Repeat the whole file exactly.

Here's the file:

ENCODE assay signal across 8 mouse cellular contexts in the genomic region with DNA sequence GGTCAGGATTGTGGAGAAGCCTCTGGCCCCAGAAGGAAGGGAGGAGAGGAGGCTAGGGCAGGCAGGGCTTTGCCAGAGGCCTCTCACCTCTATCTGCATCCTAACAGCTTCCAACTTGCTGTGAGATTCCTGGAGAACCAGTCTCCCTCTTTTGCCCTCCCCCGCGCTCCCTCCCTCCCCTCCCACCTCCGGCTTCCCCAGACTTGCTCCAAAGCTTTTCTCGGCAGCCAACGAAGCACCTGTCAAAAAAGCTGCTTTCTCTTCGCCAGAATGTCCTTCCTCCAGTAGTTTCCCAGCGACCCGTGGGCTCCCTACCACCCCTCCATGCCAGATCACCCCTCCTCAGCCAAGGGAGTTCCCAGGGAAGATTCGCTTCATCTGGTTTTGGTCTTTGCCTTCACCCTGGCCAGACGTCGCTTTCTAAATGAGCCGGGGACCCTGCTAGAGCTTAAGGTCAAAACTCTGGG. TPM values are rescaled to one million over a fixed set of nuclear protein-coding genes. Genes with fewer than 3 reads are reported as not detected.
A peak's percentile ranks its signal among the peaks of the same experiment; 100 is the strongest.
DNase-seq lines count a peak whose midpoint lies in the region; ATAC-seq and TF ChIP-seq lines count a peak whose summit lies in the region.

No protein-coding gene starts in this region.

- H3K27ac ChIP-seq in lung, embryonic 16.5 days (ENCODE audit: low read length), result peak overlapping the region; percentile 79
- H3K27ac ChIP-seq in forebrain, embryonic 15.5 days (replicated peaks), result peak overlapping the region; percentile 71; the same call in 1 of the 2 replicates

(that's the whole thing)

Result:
ENCODE assay signal across 8 mouse cellular contexts in the genomic region with DNA sequence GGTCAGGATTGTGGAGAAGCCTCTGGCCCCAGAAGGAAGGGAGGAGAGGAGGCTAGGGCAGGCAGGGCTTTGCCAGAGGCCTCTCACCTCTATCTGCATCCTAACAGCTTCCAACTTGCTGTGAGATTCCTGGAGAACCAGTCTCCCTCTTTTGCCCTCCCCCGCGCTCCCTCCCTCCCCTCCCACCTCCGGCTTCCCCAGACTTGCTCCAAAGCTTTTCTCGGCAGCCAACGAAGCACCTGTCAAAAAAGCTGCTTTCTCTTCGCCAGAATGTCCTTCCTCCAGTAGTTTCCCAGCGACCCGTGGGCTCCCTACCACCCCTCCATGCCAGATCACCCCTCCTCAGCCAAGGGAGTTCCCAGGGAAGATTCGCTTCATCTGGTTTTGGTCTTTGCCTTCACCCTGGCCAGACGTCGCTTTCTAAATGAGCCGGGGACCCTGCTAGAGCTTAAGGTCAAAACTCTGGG. TPM values are rescaled to one million over a fixed set of nuclear protein-coding genes. Genes with fewer than 3 reads are reported as not detected.
A peak's percentile ranks its signal among the peaks of the same experiment; 100 is the strongest.
DNase-seq lines count a peak whose midpoint lies in the region; ATAC-seq and TF ChIP-seq lines count a peak whose summit lies in the region.

No protein-coding gene starts in this region.

- H3K27ac ChIP-seq in lung, embryonic 16.5 days (ENCODE audit: low read length), result peak overlapping the region; percentile 79
- H3K27ac ChIP-seq in forebrain, embryonic 15.5 days (replicated peaks), result peak overlapping the region; percentile 71; the same call in 1 of the 2 replicates